4. ‘ALEC,

    I think you are half-right. This austerity madness to hold the Euro is clearly coming unstuck – the Euro seems doomed or else they will have to starve the populations of Greece, Portugal, Spain and Ireland to save it. The main losers will be German banks – and so German populace will bear the brunt this time I suspect.

    As to the electorate rebelling and refusing to bear the brunt – I fear that you are wrong. We are all tied into this system – and the financiers have ensured that if ever they go down we all go down – therefore short of soime Leninist revolt we will have to continue bearing the brunt.

    Alternatively we could just erect a plank on the ninetieth floor of Canary Wharf and line them up to walk it!!!

    Perhaps not!

  5. Peter Cairns,

    – “… the 72 Scottish LibDem candidates (I think they didn’t stand in one)…”

    Correct. In Clydesdale the SLD candidate forgot to submit his nomination papers:

  6. @stuart Dickson

    Given their performance elsewhere the forgetfuness of the Lib-Dem candidate to submit papers in Clydesdale now seems like a shrewd bit of financial husbandry!! bet their treasurer is wishing more of their candidates had done the same!

  7. @iceman – “As to the electorate rebelling and refusing to bear the brunt – I fear that you are wrong”

    Well it’s happening already in Spain and Greece. The answer from the Germans and French has been more austerity and forced asset sales, just as Paul mason says, at the trough of the market in a distressed firesale – about as poor a chance of securing taxpayer value as it is possible to imagine, but great value for the international buyers. As good an example of how the response to the crisis is being formed for the benefit of finance, rather than people you could possibly get.

    I really liked Mason’s parrallels with 1914 and the build up to WW1 where the European elites were uncomprehendingly stupid in thinking a war couldn’t happen just because they didn’t think it would. Your response to the current crisis is typical of our leaders – the people will do what we tell them because we tell them.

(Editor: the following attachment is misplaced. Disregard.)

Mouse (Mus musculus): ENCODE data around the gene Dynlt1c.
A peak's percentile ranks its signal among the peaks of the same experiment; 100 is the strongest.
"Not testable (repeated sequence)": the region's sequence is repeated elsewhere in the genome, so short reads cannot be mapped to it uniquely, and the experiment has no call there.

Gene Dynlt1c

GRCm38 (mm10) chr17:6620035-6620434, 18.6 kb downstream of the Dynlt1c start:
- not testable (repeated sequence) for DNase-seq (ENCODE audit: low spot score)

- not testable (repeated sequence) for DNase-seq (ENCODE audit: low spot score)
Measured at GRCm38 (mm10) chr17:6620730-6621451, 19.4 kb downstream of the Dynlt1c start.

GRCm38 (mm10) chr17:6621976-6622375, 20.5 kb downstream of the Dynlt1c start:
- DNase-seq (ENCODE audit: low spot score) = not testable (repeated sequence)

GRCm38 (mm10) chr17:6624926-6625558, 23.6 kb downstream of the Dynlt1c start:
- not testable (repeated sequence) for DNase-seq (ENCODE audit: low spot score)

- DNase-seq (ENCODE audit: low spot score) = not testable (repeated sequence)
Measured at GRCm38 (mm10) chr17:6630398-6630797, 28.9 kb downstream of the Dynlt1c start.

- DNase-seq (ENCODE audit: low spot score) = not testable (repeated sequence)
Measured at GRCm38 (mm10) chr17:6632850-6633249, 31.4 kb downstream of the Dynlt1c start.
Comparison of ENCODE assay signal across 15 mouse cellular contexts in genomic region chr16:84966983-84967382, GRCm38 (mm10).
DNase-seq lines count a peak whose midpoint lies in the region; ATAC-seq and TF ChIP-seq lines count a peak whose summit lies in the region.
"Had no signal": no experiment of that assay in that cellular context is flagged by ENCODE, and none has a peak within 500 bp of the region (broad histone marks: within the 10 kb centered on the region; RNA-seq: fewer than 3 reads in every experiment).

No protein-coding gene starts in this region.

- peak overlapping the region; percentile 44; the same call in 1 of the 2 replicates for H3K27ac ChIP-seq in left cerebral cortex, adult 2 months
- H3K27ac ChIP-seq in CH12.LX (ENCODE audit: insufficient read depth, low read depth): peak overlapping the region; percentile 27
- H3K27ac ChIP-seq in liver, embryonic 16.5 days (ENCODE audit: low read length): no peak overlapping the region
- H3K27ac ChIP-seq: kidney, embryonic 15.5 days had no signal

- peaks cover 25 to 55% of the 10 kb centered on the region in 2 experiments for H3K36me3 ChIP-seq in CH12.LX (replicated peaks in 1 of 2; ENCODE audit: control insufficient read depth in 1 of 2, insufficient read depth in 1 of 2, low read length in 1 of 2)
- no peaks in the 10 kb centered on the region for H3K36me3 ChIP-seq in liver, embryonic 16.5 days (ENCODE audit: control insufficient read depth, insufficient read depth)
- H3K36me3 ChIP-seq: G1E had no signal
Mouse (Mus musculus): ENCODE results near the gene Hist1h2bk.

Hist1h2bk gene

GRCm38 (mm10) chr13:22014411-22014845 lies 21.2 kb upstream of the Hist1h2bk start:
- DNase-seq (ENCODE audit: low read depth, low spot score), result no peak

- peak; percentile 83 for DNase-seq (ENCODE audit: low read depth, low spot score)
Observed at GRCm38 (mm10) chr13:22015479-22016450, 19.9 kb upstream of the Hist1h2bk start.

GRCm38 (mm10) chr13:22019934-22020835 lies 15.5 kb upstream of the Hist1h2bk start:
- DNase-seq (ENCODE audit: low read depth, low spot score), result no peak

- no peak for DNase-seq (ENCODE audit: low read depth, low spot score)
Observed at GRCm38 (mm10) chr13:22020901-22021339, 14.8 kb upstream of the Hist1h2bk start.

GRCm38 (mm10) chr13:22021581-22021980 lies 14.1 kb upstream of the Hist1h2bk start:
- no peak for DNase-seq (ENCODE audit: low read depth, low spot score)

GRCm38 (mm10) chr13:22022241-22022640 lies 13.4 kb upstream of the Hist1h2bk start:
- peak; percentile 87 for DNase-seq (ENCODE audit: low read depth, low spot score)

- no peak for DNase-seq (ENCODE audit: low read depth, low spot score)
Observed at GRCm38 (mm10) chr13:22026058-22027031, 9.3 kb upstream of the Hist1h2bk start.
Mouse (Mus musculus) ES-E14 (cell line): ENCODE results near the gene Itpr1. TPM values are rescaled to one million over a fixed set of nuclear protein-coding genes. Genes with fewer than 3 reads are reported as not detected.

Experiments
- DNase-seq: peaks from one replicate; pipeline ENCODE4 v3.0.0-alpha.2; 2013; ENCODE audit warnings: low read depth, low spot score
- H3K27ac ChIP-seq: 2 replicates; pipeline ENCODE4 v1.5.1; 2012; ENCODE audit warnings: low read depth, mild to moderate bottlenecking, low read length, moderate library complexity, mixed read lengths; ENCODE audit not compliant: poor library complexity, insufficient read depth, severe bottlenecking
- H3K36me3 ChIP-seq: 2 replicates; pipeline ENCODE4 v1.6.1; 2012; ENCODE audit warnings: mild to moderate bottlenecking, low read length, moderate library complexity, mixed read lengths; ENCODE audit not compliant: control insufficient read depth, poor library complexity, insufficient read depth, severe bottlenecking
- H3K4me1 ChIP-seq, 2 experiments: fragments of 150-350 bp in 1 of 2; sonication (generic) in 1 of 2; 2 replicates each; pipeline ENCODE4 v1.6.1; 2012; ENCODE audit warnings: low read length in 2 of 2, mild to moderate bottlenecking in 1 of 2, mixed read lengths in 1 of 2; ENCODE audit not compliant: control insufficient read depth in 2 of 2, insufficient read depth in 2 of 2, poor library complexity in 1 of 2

Now and then the dominoes fall over and the entire system falls. I’m not sure if this is the point we are at now, but to be honest, discussing which seats the Lib Dems might lose or whether the UNS is a valid way to predict their performance is merely keeping ourselves preoccupied while the big stuff happens elsewhere.

  8. Iceman,


    – “The Lib Dems lost 25 deposits after failing to win 5% of the vote in some areas on election night.”

    25 times 500 GBP = Ouch!

    … especially when their membership numbers (already low) are tumbling. They must be below 2,000 members by now. SLAB are on approx 13,000. The Scottish Tories about 10,000? SNP were on 16,000-17,000 last time I looked.

  9. A number of people have commented entirely accurately on the overwhelming evidence that the Scots electorate are entirely willing to vote Labour for Westminster and SNP for Holyrood.

    My cautionary point for Labour supporters to mull over is that the Labour vote for Westminster is boosted by a powerful anti-Tory element while the Holyrood vote is more substantially pro-SNP.

    Therefore the SNP are likely to remain the largest party at Holyrood with a great deal more certainty than the Labour Party have of winning the largest number of Scottish seats for Westminster.

  10. Colin Green

    “I believe he said Nick Clegg is more popular than Ed Miliband (40% to 36% according to MORI).”

    Can you provide a link to the Mori figs please?

  11. Two things I think worth mentioning. The anti-tory feeling is still very strong in scotland. Labour’s best results were Eastwood and Dumfriesshire where they benefitted from anti-tory tactical voting. Given this could the desire to punish LDs be greater in Scotland than elsewhere?

    Also what of Alex Salmond personally. A lot of those who backed him (including The Sun, and quite a few former LD voters I would imagine) backed him as a vehicle for getting him elected as FM while not backing his party or independence.

    I wonder what the results would have been had labour had a stronger leader and the SNP a weaker one.

  12. Paul Mason’s two-penny-worth on the June 30th appointment:

    “… engaged in trying to mitigate austerity demands that would drive Greece, Portugal and Ireland into a deflationary spiral, [the IMF] is rendered suddenly leaderless… frontrunners Christine Lagarde and German central banker Axel Weber have been key figures in the actions that failed so far

  13. OldNat,